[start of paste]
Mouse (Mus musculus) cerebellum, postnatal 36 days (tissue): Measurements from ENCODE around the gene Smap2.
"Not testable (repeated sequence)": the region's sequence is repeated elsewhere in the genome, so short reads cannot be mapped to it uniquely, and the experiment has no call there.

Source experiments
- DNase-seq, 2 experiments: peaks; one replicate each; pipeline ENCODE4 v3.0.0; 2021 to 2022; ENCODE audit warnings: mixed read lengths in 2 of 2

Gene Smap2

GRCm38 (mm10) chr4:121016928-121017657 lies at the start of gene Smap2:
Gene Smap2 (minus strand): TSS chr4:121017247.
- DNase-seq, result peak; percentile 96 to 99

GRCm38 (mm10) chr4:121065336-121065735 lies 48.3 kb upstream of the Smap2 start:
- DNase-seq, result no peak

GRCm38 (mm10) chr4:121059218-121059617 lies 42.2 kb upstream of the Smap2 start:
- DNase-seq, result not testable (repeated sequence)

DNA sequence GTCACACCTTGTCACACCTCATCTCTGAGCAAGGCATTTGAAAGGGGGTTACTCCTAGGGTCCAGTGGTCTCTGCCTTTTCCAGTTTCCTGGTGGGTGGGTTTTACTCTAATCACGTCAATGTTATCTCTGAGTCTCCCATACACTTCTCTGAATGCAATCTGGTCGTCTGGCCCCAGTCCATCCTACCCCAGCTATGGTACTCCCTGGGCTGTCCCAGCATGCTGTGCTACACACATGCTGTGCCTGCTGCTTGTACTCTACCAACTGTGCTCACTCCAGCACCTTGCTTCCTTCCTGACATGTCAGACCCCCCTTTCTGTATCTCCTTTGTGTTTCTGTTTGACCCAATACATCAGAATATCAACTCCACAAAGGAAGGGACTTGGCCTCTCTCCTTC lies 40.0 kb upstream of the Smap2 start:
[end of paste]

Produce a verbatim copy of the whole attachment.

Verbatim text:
Mouse (Mus musculus) cerebellum, postnatal 36 days (tissue): Measurements from ENCODE around the gene Smap2.
"Not testable (repeated sequence)": the region's sequence is repeated elsewhere in the genome, so short reads cannot be mapped to it uniquely, and the experiment has no call there.

Source experiments
- DNase-seq, 2 experiments: peaks; one replicate each; pipeline ENCODE4 v3.0.0; 2021 to 2022; ENCODE audit warnings: mixed read lengths in 2 of 2

Gene Smap2

GRCm38 (mm10) chr4:121016928-121017657 lies at the start of gene Smap2:
Gene Smap2 (minus strand): TSS chr4:121017247.
- DNase-seq, result peak; percentile 96 to 99

GRCm38 (mm10) chr4:121065336-121065735 lies 48.3 kb upstream of the Smap2 start:
- DNase-seq, result no peak

GRCm38 (mm10) chr4:121059218-121059617 lies 42.2 kb upstream of the Smap2 start:
- DNase-seq, result not testable (repeated sequence)

DNA sequence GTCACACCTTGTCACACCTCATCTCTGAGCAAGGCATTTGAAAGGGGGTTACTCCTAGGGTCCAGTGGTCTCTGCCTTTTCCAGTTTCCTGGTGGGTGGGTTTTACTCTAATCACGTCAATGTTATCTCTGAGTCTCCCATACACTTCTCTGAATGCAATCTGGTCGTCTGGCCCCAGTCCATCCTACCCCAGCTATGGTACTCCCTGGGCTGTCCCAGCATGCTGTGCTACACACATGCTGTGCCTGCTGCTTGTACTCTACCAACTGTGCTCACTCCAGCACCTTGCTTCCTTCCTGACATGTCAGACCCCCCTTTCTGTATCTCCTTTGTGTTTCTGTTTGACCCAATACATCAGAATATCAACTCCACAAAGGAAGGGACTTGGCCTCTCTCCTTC lies 40.0 kb upstream of the Smap2 start: